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Pointless appeals: Business-diktat insanity

| Friday, May 19, 2017, 11:00 p.m.
James Knox | Trib Total Media
Julie Curry (far left) of Bentleyville, Pa., holds a sign as Barney Oursler (at podium), executive director of Pittsburgh UNITED, speaks during the public-comment period before Pittsburgh City Council passed a paid sick days ordinance in August 2015. (Trib photo)

If repeatedly trying the same thing and expecting different results constitutes insanity, Pittsburgh City Council, Mayor Bill Peduto and all who've backed two ordinances that plainly violate the city's Home Rule Charter should seek counseling. Taxpayers must hope the city comes to its senses and avoids squandering more money on yet another appeal.

As has Allegheny County Common Pleas Court, Commonwealth Court has ruled that two 2015 ordinances aimed at helping low-wage workers — one requiring businesses to provide them with paid sick leave, the other requiring particular training for security guards at buildings exceeding 100,000 square feet — exceeded council's purview under the charter. The appellate court said such power “rests with our General Assembly” — in other words, these are matters for the Legislature to address on a statewide basis.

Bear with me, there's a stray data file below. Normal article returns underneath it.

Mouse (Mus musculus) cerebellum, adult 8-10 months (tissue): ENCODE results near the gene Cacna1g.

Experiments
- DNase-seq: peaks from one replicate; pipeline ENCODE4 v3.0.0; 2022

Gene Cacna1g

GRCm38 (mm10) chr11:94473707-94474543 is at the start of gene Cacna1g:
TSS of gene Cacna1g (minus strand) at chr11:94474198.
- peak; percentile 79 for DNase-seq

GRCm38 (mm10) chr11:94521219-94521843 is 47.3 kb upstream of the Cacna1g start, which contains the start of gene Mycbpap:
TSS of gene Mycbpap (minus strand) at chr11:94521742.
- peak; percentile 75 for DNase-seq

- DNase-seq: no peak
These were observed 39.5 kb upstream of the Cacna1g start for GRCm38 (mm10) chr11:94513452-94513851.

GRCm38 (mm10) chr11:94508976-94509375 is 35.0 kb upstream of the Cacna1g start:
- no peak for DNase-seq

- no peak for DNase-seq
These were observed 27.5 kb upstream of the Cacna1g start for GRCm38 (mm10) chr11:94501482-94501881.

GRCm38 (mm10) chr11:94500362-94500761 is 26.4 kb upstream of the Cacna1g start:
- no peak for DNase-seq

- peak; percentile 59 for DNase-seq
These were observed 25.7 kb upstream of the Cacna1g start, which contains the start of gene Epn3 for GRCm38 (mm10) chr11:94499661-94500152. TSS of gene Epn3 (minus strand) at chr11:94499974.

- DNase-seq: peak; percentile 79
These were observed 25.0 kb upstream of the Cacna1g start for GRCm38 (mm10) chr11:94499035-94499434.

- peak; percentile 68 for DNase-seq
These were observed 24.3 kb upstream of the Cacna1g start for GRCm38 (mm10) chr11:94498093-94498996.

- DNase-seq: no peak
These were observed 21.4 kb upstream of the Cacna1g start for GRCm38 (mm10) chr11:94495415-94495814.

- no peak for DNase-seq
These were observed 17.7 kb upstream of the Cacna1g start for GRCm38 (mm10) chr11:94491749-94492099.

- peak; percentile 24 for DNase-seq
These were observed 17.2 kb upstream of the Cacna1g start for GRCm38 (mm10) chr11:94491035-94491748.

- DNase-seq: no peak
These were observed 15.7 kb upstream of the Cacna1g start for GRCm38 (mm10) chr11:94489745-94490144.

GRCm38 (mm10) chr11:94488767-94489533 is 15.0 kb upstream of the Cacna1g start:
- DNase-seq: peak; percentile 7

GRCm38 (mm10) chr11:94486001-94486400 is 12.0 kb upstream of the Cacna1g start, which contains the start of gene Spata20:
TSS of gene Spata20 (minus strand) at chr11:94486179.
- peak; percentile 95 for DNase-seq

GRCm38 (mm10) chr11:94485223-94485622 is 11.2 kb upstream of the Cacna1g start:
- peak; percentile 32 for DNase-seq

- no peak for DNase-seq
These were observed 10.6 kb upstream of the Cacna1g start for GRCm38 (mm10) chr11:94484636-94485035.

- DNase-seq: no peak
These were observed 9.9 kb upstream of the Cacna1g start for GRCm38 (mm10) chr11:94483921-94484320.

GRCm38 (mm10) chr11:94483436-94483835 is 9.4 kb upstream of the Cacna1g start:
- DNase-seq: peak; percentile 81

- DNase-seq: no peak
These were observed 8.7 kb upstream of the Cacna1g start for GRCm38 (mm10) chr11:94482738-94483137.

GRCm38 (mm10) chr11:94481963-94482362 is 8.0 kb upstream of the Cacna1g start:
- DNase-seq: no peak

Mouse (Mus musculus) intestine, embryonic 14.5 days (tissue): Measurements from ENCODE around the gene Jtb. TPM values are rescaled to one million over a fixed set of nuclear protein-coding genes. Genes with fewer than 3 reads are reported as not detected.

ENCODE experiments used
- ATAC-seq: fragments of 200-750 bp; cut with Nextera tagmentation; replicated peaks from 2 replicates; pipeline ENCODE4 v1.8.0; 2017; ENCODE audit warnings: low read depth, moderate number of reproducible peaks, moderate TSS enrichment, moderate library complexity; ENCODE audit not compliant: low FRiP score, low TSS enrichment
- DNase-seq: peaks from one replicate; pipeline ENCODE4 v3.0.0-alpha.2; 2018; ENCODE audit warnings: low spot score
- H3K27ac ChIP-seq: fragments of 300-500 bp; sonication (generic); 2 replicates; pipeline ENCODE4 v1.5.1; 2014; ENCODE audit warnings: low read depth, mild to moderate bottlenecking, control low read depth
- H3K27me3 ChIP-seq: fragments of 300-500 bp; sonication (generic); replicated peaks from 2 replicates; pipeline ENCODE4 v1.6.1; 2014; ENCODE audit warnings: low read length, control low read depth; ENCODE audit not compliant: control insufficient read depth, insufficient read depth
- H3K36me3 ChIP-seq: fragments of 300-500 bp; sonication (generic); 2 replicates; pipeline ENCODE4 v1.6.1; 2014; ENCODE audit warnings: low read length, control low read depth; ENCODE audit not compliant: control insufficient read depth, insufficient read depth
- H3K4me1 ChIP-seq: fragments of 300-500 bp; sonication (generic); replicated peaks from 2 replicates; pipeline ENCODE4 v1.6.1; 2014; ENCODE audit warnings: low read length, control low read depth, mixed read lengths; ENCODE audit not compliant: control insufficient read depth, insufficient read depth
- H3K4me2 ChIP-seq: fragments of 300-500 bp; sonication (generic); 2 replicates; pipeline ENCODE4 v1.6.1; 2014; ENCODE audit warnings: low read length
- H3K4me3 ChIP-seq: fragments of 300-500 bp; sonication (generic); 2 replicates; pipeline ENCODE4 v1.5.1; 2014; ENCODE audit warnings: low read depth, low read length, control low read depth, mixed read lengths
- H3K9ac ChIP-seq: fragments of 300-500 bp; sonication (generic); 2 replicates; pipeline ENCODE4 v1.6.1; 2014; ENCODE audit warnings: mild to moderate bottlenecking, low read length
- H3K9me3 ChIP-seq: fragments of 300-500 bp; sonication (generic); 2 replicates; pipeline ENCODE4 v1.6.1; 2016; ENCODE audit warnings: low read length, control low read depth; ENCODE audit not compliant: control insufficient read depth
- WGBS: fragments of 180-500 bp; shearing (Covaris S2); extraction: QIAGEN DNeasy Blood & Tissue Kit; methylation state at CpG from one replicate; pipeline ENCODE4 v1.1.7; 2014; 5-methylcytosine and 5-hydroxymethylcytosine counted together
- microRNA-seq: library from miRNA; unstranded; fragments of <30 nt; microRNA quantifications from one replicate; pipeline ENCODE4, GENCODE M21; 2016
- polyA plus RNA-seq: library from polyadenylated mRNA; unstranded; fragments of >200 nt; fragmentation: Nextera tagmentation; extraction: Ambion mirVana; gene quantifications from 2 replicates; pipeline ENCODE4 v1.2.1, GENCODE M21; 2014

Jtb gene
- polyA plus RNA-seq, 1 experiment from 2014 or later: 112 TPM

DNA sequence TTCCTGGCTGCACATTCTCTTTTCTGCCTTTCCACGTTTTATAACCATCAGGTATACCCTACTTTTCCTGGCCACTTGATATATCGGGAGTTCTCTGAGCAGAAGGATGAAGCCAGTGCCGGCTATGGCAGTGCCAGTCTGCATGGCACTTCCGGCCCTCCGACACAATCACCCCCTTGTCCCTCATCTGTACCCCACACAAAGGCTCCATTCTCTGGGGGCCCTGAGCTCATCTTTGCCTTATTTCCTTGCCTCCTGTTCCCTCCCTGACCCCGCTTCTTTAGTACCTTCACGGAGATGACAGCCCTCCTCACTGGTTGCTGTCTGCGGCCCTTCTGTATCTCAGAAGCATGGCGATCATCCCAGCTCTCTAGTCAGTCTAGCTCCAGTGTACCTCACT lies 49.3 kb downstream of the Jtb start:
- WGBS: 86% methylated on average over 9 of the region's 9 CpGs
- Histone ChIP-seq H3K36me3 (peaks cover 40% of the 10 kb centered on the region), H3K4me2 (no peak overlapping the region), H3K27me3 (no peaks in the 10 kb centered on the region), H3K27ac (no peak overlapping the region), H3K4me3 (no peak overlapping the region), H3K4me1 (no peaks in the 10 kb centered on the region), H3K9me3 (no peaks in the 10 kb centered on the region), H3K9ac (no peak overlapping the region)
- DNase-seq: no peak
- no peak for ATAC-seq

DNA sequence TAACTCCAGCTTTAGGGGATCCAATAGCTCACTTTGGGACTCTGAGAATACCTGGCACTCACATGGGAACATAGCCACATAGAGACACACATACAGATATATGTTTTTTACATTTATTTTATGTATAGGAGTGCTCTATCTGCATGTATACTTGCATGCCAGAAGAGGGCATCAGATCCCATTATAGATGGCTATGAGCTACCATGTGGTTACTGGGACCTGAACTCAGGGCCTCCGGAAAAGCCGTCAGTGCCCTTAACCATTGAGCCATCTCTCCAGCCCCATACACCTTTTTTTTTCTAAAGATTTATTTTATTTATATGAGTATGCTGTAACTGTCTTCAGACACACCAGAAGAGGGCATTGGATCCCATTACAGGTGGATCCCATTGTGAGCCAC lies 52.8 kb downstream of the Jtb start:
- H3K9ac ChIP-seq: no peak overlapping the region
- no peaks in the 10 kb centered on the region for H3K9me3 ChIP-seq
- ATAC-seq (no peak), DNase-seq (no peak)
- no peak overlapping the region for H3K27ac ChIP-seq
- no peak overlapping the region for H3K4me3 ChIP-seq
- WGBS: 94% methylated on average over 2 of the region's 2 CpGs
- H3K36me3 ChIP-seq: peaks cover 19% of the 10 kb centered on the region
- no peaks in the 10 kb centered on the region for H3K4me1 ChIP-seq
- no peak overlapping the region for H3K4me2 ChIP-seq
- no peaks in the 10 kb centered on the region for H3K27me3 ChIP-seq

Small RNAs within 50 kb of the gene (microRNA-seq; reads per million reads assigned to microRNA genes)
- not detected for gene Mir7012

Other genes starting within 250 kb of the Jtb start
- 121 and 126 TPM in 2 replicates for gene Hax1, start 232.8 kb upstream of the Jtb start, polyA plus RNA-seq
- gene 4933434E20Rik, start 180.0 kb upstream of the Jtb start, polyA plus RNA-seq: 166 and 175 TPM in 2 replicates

Challenged by the Building Owners and Managers Association of Pittsburgh, the Pennsylvania Restaurant and Lodging Association and five businesses, these ordinances were bad ideas from the start, usurping what's rightly businesses' authority to decide such matters and discouraging business formation and investment. Yet the mayor and council enacted them, despite warnings from city lawyers about their legal vulnerability.

The mayor's spokesman says the city will further appeal its thus far losing case to the state Supreme Court. It might as well just flush the money that will cost taxpayers down a toilet — which would be just as effective as this appeal is likely to be.

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